Have you ever had someone talking to you and then realize when they finish that you virtually heard nothing they said? Or being asked if you took care of something but not even remember being asked? Or talk with someone about a matter yet they hear something completely different from what you said? You have probably had all of those experiences and possibly others when for one reason or another, communication failed.

It is frustrating for important information to be missed leading to something not happening the way it was planned. This affects our job, our family, our marriage, our friendships, and our faith. Jesus said that His sheep know His voice and they follow Him because they know His voice. My wife has said to me that early in our relationship she could speak in a crowded room and I could hear her voice anywhere in that room. Now she says she can sit right beside me and a I don’t hear anything she says. I think she is exaggerating on both parts, but there is also a tinge of truth.

Why do we struggle to listen at times? Why do we miss important information? Why do people speak to us, especially those we love, and we miss part or all of it? I think there are several reasons why we do not hear what is being said. This is not a discussion on the differences between hearing and listening, but before we can listen intently enough to decide what someone meant, we first have to hear clearly enough to even start that process. Here are four reasons that cause us not to hear what is being said.

We Have Already Decided
As a pastor I see this happen frequently right in a church service. For example, someone comes to the stage at the time when the offering is typically taken. Some people in the room think they know what is going to be said so they immediately tune out the person talking. This person on stage may tell an important story about how someone’s life has been affected or they may make an announcement that people need to hear, but because we have already decided “they are going to take the offering” we listen to nothing else they say. How do I know this happens? Because some people start talking as soon as that person enters the stage. Other people get frustrated because they missed an event or someone tells a story about something that happened in the church and they say they did not know anything about it. The problem was they did not listen.

This happens in every place of our lives. We think we know what our spouse is going to say because we think things like “here we go again”. We think we know what our boss is going to say so we start before listening and miss an important change to a process. Don’t just assume you know what someone is going to say. Take the time to hear it, even if you have heard it before.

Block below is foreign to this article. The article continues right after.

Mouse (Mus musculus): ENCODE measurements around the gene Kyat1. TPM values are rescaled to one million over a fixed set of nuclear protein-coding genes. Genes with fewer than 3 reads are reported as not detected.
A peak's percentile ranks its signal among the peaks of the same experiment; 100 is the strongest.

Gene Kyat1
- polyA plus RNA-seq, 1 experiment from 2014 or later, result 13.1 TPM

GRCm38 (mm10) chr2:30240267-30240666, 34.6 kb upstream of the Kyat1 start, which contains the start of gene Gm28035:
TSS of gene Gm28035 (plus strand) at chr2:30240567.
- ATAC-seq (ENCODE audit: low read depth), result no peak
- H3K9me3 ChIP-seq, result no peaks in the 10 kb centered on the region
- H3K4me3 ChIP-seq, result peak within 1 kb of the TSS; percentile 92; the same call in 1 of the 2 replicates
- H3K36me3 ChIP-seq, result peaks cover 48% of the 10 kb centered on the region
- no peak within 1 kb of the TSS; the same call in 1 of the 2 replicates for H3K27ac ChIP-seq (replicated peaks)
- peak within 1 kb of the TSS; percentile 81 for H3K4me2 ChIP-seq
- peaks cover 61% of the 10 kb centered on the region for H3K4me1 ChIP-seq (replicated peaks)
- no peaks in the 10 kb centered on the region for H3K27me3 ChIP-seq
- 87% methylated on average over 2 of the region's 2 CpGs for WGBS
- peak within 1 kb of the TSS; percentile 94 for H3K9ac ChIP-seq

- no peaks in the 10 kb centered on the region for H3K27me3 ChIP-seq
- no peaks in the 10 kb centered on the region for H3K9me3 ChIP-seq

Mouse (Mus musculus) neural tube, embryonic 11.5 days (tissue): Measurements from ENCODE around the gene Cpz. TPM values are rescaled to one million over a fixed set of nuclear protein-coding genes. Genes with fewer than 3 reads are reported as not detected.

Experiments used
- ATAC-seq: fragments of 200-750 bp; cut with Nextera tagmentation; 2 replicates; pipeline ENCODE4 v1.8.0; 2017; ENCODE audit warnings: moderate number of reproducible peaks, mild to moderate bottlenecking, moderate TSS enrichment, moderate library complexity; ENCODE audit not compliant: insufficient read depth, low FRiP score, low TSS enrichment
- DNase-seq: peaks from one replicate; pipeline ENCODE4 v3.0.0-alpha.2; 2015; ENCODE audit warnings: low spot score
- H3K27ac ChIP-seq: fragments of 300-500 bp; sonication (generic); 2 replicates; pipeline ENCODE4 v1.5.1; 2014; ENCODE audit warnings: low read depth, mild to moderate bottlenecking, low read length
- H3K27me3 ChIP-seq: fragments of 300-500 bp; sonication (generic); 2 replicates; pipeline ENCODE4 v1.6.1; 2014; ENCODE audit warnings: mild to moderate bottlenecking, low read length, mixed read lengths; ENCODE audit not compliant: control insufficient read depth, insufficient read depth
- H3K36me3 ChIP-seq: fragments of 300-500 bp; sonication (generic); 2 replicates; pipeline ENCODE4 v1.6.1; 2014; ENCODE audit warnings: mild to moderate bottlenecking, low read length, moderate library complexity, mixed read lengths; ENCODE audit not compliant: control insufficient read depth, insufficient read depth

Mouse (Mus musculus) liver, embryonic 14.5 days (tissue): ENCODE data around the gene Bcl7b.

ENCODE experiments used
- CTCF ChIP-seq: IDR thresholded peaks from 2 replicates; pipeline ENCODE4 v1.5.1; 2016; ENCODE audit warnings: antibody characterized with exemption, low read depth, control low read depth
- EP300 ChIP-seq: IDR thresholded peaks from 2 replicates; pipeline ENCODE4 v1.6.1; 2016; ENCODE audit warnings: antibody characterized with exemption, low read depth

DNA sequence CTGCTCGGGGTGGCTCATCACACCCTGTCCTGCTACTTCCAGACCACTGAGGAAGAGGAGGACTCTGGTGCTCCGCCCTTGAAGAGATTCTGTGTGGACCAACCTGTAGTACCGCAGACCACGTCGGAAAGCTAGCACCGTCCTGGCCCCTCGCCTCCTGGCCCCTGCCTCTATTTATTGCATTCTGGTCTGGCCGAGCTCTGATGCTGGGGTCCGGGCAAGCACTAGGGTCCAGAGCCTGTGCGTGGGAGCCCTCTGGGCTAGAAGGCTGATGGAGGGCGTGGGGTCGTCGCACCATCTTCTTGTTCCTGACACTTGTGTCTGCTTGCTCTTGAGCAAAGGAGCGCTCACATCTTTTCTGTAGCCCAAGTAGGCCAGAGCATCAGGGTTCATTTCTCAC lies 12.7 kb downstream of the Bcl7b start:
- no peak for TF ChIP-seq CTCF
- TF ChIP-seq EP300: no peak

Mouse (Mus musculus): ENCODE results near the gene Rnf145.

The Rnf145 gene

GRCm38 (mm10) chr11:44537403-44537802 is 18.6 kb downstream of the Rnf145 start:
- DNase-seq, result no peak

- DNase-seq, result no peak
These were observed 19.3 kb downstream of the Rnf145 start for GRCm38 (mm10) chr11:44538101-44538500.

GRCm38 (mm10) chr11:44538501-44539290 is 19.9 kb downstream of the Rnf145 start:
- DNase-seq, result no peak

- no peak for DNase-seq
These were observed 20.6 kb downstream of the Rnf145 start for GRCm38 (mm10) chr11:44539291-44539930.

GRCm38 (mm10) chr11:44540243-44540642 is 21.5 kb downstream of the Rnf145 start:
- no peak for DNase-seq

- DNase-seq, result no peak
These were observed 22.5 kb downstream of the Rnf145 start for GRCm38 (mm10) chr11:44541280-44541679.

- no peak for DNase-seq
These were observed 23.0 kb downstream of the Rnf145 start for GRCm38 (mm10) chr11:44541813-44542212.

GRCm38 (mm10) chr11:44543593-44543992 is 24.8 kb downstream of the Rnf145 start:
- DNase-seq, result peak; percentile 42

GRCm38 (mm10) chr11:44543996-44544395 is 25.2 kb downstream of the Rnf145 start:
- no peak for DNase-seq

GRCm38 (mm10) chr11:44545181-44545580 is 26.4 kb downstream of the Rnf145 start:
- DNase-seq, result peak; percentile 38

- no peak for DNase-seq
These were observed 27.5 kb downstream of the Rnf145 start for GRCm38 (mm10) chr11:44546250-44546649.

We Have Something More Urgent Going On
All of us have things going on in our lives and some of them are urgent. Some of those things are tragic, painful, exciting or joyous. There are times when something going on elsewhere in our lives overtakes the person directly in front of us. For example, if you are having trouble in your marriage, when you go to work, that urgent matter often overrides everything that is going on around you. When we have stressful things going on at work, it can cause us to miss things our spouse or children are saying to us because those stressful things dominate our thoughts. It does not matter what someone else says if we are thinking about something completely different while they are talking to us. If this is a one on one conversation, it would do us well to share this with them so they do not waste their time and we do not miss something important.

We Are Just Too Distracted
Most of us carry the number one distraction tool known to man around in our pocket: a smartphone. Every single day new things are being added to those devices to take more of our time and our mental capacity. No matter how nimble our brain, we all have limited brain power. Our capacity to pay attention and take in what is being said is a limited resource. We have names and diagnoses for people who struggle with paying attention but the problem is not getting better. Our senses are constantly being stimulated with something new going on and those distractions limit our ability to hear and to comprehend. Learning to manage those distractions will help us hear more and miss less of the important things we need to hear.

We Know Better Than They Do
We all believe we are good at something. We know more about certain things than other people. Truthfully, everyone is a “10” at something. If we know what our “10” is, we will struggle to listen to what anyone has to say about that topic. Success in any area of life will tempt us to tune out advice or instruction in that area. Why? Because we think we know better than they do. When we believe our idea or our way is better, we will limit our hearing about that subject. I have been in rooms where I knew I was more qualified than the person speaking and the tendency is to shut them off. What we need to remember is that we can learn something from everyone, even if we believe we know more than they do.

With a little intention, most of these obstacles to hearing can be overcome. Listening better can be life-changing. I encourage you to work at hearing what others are saying. You will miss less and grow more.

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